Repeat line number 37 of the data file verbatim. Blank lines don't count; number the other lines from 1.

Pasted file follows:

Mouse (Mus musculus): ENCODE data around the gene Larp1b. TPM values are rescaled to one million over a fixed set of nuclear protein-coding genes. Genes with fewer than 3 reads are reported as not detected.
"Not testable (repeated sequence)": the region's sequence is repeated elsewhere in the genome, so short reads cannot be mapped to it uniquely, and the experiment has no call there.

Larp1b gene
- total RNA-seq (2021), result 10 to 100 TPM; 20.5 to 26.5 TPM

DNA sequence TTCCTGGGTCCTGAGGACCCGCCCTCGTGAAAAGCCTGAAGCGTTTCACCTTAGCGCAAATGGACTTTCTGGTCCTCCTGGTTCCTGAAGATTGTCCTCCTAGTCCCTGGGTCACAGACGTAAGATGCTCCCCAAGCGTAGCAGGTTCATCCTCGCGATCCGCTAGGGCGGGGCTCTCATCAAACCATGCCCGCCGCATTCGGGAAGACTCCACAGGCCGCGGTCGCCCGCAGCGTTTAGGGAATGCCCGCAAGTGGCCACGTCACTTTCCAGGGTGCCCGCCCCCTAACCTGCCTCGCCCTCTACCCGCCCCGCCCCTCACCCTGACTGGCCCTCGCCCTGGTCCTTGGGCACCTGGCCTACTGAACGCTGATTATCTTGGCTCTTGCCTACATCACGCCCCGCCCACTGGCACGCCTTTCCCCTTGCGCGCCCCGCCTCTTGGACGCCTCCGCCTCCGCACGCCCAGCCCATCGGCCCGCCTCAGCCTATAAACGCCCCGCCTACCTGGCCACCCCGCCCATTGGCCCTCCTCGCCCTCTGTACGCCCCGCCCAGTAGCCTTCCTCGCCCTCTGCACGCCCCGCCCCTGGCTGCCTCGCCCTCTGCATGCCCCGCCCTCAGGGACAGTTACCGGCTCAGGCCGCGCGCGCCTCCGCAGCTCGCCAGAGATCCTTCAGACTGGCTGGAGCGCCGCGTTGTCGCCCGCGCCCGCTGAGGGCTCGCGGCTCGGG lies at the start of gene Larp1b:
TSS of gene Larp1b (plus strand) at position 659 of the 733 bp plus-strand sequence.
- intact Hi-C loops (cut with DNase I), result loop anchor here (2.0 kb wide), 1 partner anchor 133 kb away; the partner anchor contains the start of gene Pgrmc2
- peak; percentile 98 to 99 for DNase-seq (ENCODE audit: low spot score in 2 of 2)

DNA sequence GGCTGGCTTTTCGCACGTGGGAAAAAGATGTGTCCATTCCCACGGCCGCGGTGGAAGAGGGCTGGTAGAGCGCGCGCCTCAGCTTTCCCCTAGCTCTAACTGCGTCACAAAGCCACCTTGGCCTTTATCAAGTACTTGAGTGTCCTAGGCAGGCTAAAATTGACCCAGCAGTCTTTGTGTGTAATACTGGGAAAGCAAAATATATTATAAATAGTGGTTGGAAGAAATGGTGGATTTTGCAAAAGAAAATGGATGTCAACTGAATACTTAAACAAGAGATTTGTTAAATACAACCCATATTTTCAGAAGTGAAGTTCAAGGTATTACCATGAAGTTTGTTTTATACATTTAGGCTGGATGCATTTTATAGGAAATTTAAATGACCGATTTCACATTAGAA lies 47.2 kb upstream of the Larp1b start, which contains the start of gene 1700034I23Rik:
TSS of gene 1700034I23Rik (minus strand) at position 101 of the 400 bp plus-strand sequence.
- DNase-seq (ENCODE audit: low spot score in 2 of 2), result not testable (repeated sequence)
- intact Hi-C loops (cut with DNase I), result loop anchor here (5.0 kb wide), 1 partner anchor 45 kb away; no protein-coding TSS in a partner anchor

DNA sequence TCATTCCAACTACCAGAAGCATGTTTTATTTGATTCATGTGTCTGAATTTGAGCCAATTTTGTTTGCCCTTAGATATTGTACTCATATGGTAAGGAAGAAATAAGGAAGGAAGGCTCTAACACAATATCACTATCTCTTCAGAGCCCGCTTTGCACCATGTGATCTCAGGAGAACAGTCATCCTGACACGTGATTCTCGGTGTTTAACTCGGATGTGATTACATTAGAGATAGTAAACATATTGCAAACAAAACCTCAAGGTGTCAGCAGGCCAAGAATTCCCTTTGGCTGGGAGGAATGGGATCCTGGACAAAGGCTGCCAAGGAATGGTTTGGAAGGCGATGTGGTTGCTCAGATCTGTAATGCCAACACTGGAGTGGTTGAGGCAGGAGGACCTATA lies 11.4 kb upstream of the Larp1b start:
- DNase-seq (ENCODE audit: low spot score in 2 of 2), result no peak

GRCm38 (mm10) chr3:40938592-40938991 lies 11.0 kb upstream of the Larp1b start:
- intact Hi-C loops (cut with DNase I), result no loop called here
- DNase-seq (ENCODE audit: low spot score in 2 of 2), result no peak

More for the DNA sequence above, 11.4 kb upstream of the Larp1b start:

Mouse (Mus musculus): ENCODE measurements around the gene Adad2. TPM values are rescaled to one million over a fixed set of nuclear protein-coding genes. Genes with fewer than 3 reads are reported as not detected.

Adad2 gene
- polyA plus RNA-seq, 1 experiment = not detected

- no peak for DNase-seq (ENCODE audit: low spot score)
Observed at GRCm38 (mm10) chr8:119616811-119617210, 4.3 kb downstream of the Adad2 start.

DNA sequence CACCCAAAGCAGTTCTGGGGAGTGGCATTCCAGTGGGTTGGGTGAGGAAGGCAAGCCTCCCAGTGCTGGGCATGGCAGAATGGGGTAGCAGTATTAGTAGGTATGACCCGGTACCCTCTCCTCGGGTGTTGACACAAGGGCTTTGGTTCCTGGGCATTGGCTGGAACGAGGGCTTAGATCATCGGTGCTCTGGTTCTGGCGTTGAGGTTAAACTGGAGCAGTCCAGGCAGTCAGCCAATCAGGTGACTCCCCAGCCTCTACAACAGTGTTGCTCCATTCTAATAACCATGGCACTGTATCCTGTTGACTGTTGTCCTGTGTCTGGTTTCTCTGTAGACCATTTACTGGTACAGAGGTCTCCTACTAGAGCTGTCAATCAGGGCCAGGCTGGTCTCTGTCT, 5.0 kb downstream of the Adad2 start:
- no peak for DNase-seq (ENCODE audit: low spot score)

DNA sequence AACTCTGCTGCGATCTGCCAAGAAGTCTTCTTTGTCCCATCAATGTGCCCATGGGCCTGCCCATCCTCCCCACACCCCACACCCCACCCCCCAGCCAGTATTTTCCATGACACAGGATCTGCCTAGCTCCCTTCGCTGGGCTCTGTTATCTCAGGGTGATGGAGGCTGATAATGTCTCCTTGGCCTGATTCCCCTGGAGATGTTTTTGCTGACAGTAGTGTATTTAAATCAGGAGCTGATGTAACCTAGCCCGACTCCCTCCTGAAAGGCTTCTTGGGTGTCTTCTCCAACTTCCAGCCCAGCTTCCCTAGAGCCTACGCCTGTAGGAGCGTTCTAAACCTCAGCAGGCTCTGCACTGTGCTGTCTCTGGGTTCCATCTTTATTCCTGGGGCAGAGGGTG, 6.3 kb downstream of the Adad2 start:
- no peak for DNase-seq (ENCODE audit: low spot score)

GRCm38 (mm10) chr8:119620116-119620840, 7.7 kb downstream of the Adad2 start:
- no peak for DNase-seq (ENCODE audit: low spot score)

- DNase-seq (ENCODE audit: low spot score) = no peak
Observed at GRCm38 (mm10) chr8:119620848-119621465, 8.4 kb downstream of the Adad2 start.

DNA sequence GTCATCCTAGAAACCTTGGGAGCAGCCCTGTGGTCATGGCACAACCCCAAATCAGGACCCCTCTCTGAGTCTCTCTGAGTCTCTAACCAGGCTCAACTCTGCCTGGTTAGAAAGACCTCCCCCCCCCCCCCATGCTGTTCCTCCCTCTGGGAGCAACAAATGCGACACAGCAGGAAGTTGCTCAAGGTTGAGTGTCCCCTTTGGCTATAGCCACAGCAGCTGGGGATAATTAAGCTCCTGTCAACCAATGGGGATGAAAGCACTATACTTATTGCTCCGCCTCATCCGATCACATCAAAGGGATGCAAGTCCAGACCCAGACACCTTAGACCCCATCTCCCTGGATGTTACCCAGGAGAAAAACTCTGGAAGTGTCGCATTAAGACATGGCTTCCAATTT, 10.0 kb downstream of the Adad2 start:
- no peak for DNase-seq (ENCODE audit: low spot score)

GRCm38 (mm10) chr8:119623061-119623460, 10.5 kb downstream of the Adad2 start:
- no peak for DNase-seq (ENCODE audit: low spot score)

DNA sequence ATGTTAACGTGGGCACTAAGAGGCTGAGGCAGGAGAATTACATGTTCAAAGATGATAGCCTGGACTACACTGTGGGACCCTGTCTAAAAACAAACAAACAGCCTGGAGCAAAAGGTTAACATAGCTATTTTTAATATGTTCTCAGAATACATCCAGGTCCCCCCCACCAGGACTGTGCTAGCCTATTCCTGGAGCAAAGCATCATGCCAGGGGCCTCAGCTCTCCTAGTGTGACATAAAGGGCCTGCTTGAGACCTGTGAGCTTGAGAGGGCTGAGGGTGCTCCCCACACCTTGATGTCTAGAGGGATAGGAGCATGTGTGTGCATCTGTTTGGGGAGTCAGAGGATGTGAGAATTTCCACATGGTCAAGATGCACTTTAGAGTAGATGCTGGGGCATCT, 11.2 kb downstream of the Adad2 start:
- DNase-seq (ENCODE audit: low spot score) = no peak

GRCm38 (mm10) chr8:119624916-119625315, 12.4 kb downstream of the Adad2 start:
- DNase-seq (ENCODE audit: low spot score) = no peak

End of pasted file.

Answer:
- DNase-seq (ENCODE audit: low spot score) = no peak